Baal Ki Dukaan

Hair-raising chronicles

Hairstyles now complete the look. There are thousands of styles and millions of stylists. From a low paying job to a minting profession, getting your hair cut has seen the light of day. But not without a few comedy of errors. What follows are memoirs of the same, spanning over two decades.

From haircuts under a tree to swanky salons, my hair has seen its share of scissors, razors, and the animated hairdressers, who catered to it.

Adarsh – a small joint sitting under my building, true to its name remained ideal in its vocation. Like a lawn mower, the man did what he was asked to do – keep it short or Baarik as my dad instructed in Marathi. My childhood passport photographs are a manifestation of what you know as the spike look today. It’s a different story that electrocuted stands at random parts of your head were not considered fashion. Futuristic as they may seem now, the porcupines I sported back then were as irritating as someone poking you in the eye.  At Adarsh, the barber’s methodic diligent Scissorhands just got the work done; never quite delivering the finesse of an Edward, but the man behind the scissors was equally good at heart. It’s ironic that Edward Scissordhands and Sweeny Todd were played by the same guy. Anyways, within that goofed up look, where hair was the last thing one cared about, I spent my initial years in a happy oblivion. And I thank him for that.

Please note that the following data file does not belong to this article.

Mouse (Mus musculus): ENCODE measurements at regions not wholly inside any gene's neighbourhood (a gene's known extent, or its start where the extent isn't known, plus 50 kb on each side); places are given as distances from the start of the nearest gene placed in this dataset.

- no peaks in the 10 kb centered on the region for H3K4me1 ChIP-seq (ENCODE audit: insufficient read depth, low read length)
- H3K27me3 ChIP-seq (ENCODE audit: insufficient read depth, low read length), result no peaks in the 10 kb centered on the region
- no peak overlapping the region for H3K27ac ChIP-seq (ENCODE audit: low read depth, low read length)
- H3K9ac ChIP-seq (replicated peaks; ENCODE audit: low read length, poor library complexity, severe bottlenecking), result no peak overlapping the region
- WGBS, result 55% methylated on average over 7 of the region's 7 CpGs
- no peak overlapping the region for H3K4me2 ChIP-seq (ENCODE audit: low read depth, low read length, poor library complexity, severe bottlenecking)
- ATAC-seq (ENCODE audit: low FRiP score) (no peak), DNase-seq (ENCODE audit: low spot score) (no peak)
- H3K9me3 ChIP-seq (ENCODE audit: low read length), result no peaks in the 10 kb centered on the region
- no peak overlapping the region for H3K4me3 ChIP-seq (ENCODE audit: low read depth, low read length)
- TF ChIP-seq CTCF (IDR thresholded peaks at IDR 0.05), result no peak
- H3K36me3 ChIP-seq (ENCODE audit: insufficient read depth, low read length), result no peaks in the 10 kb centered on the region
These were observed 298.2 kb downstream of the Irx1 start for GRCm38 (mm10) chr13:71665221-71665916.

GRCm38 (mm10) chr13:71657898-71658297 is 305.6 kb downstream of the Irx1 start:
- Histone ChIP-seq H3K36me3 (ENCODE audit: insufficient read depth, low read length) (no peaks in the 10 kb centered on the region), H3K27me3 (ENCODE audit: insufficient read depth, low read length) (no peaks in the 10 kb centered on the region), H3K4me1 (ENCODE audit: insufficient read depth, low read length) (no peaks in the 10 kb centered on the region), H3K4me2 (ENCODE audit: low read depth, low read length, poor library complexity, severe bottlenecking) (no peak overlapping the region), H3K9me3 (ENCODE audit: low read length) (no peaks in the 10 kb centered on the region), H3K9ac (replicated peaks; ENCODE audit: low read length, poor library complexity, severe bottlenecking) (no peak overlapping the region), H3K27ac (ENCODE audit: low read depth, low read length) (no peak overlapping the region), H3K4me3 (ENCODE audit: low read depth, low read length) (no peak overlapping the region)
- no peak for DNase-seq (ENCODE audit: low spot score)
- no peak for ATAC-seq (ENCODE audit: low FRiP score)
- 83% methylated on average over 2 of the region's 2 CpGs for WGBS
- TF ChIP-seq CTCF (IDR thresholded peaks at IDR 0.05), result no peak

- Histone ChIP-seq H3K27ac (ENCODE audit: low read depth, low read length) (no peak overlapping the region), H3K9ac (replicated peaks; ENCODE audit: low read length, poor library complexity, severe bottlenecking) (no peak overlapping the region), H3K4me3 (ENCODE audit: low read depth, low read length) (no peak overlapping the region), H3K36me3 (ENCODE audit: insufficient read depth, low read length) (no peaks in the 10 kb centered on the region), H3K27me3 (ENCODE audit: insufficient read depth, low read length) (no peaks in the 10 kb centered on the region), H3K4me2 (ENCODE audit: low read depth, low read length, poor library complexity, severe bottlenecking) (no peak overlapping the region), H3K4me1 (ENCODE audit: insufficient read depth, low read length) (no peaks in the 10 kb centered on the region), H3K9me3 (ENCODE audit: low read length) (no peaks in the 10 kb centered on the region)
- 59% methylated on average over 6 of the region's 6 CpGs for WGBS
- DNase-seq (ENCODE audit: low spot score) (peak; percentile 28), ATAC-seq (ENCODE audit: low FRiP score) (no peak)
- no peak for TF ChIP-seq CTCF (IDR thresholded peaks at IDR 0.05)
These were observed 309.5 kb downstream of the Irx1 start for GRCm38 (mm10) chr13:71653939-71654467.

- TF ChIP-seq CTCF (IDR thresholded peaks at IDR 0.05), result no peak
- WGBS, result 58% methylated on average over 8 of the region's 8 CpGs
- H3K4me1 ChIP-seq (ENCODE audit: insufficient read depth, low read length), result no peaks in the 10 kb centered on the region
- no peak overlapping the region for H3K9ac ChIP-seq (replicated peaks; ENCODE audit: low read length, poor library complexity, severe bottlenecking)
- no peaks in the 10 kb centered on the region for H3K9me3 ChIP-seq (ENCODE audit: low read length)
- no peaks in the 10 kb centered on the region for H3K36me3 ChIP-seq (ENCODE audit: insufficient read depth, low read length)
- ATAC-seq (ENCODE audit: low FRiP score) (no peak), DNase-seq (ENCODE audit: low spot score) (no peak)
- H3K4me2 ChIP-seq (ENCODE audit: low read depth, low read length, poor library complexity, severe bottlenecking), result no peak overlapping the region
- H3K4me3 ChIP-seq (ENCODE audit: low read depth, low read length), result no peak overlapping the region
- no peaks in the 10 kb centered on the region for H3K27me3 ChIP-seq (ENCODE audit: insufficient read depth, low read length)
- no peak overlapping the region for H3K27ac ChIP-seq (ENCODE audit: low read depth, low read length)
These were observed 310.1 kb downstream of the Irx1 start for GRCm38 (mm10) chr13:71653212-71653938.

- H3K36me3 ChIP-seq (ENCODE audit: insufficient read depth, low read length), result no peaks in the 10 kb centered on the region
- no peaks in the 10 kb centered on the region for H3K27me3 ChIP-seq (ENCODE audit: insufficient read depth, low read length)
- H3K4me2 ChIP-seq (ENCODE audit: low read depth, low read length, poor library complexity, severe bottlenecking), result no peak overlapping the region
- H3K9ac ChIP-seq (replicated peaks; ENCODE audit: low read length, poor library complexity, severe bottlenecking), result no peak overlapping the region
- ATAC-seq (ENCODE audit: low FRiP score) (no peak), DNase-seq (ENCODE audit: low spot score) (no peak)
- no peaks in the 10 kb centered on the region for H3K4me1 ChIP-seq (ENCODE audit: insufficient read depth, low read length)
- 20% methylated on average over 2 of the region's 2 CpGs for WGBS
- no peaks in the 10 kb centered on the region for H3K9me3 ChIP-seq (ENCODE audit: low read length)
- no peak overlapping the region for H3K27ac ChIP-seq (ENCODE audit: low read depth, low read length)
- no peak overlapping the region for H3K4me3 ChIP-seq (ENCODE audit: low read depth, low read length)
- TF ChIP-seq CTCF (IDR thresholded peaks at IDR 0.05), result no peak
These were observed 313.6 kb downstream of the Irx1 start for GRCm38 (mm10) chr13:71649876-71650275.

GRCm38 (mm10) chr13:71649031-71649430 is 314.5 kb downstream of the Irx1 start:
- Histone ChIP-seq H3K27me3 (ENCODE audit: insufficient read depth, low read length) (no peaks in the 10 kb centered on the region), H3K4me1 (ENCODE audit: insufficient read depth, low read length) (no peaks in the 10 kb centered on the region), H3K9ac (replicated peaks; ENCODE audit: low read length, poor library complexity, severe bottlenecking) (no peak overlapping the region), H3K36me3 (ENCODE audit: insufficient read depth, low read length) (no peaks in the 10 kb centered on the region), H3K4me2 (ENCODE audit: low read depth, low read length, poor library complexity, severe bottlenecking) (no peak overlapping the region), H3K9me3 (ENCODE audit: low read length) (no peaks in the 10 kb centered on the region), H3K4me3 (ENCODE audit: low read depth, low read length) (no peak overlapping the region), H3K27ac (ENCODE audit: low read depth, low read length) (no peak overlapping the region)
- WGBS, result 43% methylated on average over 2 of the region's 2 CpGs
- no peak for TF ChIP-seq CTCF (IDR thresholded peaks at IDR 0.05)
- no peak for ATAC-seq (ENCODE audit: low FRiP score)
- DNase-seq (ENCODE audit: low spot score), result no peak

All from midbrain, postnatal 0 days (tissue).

Years passed by and my hair too jumped all over the place.

Oh, I missed out on the under-the-tree barbers. My first encounter with these freelancers was after a lice attack. I visited them a couple of times to enjoy a cut in open air. But my dad butted in with hygiene, and those freelancers were hit by recession.

Around 16, I met a dear friend, called side partition. Puberty had hit me and I upgraded to a “stylist”. In those days, salons did not exist, but you had these upcoming small setups which charged a meaty 40 bucks. Living in a world of 15-17-20 bucks for a decade now, 40 rupees was a big deal.

And the next 4 years were spent sporting the “Apple Cut”. If you’re confused, look at every Gujju/Jain kid around and even now you’d see this cut. It’s so out of fashion that it will never go out of fashion.

Talking about bad haircuts, just like you, I too have had more than my fair share. From early accusations of Chuhe na khaaya hai kya (Has a rat feasted on your hair), did the barber get bored mid way?, to more modern hazards of stylists experimenting with hair, abbe tu Milind Soman nahi hai, ki kuch bhi suit karega (You are no model to sport any look given to you).

I started earning. With great buying power, came great irresponsibility. I splurged on hair. Salons took over saloons. The bad hair days slept in the past, and the good hair days woke up from the slumber. It was their time to shine. Oh, my hair had finally arrived.  And so had the stylists.

The stylists too came with their own style. Some referred to the manuals. Some were hell-bent in giving you a cut you can style in 5 ways. Now, it really did not matter if neither of them suited you, because never before have you had five styles in one cut.

From the JUICEs to B: BLUNTs to L’OREALs to DILSHAD’s to MAD O’ WOTs, we became consumers of skill. Now the individual stylists garner more attention than the place. And that exclusivity too comes at a heavy price. From saloons to salons, getting your hair cut has seen the winds of change. Now, I’m sporting a short haired look, with a few electrocuted strands. It’s in ‘fashion’. It’s in ’vogue’. It is ‘in’. They call it the messy, out of bed look.

The hundreds and thousands you spend will get you a fashionable look, but the freedom gifted to you by your local barber will remain priceless.

In the end it’s just a haircut, unnecessarily baal ki khaal mat nikaal.


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